Wild Garlic

Wild garlic (Allium ursinum) can be found in early spring, growing in moist, partly shaded areas of woodland, often near bluebells. Broad green leaves which look similar to those of Lily of the Valley, start showing from around late February and will flower towards April or May.

wild garlic in flower

Both flowers and leaves have a mild garlic flavour

The white flowers of wild garlic look very delicate and can form masses of white over the forest floor but the one thing you will notice will be the smell of garlic or mild onion in the air.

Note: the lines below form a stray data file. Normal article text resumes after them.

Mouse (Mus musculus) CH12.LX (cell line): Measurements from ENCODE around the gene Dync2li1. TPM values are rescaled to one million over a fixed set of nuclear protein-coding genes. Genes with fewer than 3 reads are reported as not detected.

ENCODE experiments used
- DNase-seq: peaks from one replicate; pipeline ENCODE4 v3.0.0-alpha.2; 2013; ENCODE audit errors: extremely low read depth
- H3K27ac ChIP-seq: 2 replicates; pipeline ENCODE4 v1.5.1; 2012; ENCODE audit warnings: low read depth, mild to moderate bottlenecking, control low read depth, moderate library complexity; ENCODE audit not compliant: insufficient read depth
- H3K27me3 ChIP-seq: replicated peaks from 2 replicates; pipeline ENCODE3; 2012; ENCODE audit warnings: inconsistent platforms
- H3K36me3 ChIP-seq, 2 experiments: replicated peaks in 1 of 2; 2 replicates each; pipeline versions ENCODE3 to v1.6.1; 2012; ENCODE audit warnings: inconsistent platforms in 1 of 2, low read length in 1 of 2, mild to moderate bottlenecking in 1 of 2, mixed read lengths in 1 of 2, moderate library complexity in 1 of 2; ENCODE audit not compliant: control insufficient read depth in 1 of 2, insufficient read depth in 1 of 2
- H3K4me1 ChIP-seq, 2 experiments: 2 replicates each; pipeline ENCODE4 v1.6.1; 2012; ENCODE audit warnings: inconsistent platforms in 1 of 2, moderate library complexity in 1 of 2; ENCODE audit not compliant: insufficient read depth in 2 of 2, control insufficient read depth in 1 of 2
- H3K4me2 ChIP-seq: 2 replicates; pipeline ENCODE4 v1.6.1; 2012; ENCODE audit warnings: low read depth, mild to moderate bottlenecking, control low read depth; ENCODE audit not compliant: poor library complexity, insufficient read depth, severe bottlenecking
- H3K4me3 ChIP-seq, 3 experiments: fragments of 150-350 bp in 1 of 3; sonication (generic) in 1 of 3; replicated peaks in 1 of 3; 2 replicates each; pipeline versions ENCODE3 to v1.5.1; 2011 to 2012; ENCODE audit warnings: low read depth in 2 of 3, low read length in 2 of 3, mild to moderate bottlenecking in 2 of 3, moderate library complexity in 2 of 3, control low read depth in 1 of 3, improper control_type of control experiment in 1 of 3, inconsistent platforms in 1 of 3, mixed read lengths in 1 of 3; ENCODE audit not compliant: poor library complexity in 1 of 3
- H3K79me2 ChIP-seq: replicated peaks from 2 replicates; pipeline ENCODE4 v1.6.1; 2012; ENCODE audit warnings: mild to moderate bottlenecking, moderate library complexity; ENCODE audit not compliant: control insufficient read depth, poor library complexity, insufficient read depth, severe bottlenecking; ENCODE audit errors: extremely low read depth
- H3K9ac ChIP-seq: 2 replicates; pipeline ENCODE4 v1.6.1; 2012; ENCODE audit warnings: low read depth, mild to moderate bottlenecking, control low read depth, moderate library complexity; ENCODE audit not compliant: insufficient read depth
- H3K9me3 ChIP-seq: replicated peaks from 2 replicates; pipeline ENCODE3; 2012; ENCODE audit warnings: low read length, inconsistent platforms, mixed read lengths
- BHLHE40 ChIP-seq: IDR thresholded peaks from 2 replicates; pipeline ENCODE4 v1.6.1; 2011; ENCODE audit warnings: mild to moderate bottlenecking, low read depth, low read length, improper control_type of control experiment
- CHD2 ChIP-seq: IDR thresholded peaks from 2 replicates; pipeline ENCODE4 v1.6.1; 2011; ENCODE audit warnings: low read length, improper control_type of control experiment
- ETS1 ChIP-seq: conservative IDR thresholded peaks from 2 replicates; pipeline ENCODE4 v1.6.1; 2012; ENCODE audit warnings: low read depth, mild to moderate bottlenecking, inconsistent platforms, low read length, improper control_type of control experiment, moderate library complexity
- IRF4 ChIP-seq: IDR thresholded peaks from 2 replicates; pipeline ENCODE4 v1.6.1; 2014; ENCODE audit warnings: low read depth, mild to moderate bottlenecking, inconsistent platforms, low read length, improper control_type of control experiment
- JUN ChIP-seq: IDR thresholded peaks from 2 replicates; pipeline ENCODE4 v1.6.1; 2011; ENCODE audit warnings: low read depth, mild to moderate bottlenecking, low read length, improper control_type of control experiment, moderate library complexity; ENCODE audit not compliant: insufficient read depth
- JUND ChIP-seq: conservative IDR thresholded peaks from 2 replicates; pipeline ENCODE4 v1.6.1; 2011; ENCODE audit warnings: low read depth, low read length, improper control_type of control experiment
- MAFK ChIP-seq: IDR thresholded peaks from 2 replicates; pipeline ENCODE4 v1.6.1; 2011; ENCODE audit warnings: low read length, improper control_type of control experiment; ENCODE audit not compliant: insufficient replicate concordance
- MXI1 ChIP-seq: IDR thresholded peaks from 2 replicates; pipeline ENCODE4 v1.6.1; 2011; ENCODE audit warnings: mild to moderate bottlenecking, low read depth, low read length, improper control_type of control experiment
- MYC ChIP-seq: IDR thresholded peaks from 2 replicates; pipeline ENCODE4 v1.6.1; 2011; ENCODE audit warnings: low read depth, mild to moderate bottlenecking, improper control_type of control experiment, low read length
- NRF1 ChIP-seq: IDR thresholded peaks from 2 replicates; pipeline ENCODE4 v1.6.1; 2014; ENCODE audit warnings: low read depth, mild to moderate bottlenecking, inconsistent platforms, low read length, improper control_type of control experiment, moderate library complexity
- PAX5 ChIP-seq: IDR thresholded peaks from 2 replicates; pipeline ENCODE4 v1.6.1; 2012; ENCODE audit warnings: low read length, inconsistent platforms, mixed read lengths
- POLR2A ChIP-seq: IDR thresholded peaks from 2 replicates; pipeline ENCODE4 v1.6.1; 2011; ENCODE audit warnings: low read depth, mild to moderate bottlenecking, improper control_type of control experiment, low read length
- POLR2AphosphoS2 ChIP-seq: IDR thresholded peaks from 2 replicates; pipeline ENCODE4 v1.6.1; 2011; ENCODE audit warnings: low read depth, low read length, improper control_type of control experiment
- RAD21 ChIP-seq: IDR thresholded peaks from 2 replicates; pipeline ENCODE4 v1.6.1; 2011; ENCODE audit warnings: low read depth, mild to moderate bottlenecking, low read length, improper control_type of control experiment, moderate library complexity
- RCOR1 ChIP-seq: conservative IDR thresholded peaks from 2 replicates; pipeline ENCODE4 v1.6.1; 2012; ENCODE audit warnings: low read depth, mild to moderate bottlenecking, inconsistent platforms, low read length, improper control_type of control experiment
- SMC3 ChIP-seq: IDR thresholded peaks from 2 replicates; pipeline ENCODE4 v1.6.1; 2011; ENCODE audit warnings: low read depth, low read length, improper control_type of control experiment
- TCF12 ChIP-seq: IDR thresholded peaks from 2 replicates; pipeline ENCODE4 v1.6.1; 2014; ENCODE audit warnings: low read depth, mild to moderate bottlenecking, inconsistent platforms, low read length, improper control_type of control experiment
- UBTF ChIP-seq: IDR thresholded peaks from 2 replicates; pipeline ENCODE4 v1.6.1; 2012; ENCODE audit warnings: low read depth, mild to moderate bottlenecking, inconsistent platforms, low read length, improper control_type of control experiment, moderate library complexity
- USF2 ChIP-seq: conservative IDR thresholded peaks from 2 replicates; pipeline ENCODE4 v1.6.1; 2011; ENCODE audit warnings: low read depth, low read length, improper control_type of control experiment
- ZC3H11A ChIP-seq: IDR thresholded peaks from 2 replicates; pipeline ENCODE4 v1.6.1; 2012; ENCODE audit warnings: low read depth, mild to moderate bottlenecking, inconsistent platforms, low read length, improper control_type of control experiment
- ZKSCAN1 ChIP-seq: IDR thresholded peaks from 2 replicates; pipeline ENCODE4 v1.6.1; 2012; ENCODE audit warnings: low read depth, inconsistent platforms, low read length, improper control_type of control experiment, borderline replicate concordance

The leaves and flowers smell quite strongly of garlic.

Using Wild Garlic
The leaves and flowers of wild garlic are the edible parts, having a similar taste to garlic cloves but milder and more delicate.  The herb is also more acceptable socially, as there is little or no after taste or smell.

Dry leaves and flowers are best harvested early in the morning and can be hung up to dry in a cool dark place or chopped and preserved in herb butters or used to flavour salads.

The leaves are great for adding flavour to soups and other dishes.

Do not pull the plants up for their bulbs.

More information

The Good Food Channel – How to cook with Wild Garlic.

About Wild Garlic – Conservation Volunteers Northern Ireland

Frugal Living UK – Recipe for Wild Garlic Pesto

Jamie Oliver – Wild Garlic Soda Bread.